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Perhaps if you printed out the output of cat /etc/mtab and cat /proc/mounts.
Also, since the NTFS partitions are local to the computer, and not removable drives, you can mount them when you boot.
Here is the /etc/fstab for my laptop, which can boot either XP, SuSE AMD64 or Mandrake 10B1 AMD64.
The owner option you have on your line means that a user can unmount the device only if they are the owner of the special device file. Also, I don't know what the 'unmask' option does. A umask option is the mask for permissions that are not present when creating a file. The 'fmask' and 'dmask' options may by more useful with NTFS partitions. They stand for the 'filemask' and 'directory mask. The second to the last number could be a '1' which will cause the partition to be mounted when you boot up.
To find out if your kernel supports the ntfs file system, type:
All of the supported filesystems ares listed. If you don't have support for the NTFS filesystem, then you will have to install the kernel-source package and add support for the NTFS and recompile the kernel.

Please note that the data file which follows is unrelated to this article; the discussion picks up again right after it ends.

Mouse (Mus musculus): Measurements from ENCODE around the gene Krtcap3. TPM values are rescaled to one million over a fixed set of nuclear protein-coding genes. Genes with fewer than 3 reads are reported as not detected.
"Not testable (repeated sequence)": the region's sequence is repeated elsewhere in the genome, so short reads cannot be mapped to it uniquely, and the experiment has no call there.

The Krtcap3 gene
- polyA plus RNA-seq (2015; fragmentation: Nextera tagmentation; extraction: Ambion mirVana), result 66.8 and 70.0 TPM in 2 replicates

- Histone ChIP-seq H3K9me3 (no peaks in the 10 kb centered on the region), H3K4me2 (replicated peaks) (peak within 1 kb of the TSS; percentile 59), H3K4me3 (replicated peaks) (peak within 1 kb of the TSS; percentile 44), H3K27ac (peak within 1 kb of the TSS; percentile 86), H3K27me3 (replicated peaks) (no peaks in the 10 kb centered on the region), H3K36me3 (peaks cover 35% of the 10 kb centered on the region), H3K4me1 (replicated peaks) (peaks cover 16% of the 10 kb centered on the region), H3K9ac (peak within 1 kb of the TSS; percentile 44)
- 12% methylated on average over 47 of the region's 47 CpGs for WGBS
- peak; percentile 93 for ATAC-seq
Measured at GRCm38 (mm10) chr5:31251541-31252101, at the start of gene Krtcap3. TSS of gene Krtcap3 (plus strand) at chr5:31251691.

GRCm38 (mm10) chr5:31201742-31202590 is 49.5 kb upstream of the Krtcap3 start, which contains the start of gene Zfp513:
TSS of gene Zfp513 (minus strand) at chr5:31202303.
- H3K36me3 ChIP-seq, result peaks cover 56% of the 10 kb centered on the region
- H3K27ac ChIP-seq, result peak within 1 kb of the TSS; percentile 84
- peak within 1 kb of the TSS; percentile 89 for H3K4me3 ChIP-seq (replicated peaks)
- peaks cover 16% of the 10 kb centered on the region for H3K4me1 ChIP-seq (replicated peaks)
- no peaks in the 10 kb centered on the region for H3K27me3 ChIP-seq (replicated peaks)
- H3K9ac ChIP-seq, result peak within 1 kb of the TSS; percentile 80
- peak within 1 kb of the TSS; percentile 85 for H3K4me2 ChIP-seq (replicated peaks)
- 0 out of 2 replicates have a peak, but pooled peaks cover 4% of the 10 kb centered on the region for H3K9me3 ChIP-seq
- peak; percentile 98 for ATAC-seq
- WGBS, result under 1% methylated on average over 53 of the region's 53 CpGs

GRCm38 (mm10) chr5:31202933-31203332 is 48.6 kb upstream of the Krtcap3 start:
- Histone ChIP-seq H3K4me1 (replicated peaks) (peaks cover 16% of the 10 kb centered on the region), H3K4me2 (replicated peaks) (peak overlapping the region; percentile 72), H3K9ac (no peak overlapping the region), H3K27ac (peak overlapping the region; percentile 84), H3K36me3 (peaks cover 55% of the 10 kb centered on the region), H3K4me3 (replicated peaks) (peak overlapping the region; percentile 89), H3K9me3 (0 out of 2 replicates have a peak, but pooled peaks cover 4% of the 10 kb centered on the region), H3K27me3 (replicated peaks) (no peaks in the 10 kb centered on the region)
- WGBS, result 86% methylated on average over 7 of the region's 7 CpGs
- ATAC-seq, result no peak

I gotta question on this too. I just installed SuSE 9 on my machine. I have removable HDD racks and atm, i have an 80GB drive that contains my linux OS ans a 120GB as my storage drive. The storage drive has an NTFS file system and when i installed SuSE, it showed my the secondary drive and left it alone. After installation, I can't find my secondary drive anywhere. How do i detect it and set it up to load at boot???